Buena Park, California resident Jonathan Smith sprung into action when he realized a gunman was shooting at the thousands of fans attending the Route 91 Festival in Las Vegas, Nevada.
At first, Smith, like many other people, thought the gun shots were fireworks, but once he realized what was actually going on, he told his nine family members in attendance with him to hold hands and run.
According to The Washington Post, his focus were his young nieces, ages 22, 18, and 17, who ended up getting separated from the group.
The publication reports that Smith saw many people who had no clue what to do, and others that were hiding behind patrol cars.
He guided dozens of concertgoers to a handicapped parking area where they all took cover behind the rows of vehicles, he saw two young girls who were not completely hidden. Smith moved towards them and stood up to urge them to get lower when he was struck in the neck by a bullet.
"I couldn’t feel anything in my neck. There was a warm sensation in my arm," Smith said before being discharged from the hospital.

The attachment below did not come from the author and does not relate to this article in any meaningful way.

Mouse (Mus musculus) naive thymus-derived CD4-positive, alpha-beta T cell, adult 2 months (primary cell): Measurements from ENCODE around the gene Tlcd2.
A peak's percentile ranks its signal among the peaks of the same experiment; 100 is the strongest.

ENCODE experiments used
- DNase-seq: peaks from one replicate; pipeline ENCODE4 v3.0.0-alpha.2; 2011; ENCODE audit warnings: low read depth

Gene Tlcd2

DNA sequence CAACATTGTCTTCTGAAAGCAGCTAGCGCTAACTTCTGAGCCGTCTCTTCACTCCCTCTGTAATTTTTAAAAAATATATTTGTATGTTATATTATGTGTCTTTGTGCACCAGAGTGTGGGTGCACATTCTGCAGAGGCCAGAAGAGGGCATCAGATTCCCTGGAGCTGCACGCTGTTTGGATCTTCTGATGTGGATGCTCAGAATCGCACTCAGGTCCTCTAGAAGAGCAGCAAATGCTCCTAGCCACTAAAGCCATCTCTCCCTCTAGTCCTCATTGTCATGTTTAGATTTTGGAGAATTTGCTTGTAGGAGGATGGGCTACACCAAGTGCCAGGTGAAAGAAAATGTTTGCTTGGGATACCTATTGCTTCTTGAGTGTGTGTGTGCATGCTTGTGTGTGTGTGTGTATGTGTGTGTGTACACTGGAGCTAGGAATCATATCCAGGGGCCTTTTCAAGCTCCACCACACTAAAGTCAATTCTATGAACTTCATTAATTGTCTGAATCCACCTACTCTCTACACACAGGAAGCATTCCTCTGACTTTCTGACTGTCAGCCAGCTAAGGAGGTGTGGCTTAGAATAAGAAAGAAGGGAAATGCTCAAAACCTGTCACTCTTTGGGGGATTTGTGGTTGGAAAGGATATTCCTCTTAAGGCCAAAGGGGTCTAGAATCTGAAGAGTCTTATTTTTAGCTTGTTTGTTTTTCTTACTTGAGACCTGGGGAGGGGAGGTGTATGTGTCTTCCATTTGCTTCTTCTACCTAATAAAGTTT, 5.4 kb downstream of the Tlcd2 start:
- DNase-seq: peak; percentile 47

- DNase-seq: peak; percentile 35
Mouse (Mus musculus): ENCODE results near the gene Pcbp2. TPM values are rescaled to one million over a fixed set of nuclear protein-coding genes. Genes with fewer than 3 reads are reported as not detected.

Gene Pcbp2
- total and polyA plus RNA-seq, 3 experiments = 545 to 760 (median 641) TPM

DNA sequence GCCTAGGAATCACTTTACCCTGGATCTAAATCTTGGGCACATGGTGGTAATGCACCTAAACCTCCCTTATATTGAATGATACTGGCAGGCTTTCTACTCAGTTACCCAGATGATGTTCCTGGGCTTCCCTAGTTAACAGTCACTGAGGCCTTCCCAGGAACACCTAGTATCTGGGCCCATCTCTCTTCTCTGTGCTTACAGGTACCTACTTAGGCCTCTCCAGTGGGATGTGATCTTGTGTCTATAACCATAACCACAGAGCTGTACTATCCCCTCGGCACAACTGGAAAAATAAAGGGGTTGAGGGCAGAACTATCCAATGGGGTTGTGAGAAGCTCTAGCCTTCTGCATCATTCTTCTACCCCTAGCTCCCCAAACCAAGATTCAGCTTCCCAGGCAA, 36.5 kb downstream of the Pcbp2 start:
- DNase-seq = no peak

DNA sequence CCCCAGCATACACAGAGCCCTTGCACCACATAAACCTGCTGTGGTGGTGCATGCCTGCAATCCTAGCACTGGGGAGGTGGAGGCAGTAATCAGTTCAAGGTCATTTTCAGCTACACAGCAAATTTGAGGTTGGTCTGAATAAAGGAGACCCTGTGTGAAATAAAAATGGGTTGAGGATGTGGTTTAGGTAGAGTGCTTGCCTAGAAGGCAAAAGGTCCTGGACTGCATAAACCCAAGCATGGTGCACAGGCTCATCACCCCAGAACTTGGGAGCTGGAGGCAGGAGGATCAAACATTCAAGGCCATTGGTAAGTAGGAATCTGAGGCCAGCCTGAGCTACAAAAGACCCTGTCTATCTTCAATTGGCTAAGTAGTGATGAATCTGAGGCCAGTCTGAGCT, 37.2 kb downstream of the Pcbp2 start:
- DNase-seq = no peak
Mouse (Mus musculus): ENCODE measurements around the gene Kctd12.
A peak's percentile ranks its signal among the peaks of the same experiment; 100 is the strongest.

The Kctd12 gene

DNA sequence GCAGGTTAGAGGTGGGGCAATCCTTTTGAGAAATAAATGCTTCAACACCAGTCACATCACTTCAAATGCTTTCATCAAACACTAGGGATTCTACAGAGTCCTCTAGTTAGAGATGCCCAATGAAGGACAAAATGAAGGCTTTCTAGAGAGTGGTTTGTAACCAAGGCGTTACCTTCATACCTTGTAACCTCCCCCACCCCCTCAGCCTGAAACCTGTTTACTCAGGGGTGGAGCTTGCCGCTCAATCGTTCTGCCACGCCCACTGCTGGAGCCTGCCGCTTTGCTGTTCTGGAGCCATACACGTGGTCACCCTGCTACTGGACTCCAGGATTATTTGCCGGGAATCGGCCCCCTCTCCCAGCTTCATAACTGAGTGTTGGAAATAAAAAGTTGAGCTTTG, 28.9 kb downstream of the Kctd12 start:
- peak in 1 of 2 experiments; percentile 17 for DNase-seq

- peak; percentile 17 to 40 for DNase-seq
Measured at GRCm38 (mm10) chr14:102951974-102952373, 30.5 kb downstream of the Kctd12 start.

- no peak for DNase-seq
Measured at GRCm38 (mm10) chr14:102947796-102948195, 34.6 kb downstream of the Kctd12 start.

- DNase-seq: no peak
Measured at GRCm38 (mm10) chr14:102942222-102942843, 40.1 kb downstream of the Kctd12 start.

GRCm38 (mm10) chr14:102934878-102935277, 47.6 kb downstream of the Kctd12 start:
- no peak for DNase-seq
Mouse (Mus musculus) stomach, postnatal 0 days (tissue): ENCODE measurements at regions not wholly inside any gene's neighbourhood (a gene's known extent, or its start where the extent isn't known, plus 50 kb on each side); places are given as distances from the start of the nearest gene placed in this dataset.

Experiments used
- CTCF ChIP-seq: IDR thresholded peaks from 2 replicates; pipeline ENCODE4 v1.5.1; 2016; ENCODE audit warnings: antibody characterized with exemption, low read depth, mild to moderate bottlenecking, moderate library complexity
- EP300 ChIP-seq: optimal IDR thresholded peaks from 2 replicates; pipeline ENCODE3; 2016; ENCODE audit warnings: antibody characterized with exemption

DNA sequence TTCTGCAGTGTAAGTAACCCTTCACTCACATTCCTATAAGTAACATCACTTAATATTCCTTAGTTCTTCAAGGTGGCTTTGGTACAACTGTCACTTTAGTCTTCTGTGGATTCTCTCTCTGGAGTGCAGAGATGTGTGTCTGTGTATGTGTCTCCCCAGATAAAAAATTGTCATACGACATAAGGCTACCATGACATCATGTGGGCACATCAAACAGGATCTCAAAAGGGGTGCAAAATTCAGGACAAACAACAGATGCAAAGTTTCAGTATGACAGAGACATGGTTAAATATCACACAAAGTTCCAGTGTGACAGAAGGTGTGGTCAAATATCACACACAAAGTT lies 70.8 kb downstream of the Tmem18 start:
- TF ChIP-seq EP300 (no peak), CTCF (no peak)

Along with the gunshot wound, he also sustained a fractured collarbone, a bruised lung and a cracked rib. Doctors decided to leave the bullet in Smith's neck in fear that removing it may cause much more damage.
"I might have to live with this bullet for the rest of my life," he said.
A photo of Smith in the waiting room went viral on Twitter, with 311,000 likes and 125,000 retweets as of press time.
We are thankful for the many heroes like Smith, who thought of strangers before themselves. Smith is a father of three children and is currently at home recovering and spending quality time with them. To donate directly to a GoFundMe set up for Smith, click here.
To donate to the Las Vegas Victims' Fund, click here.
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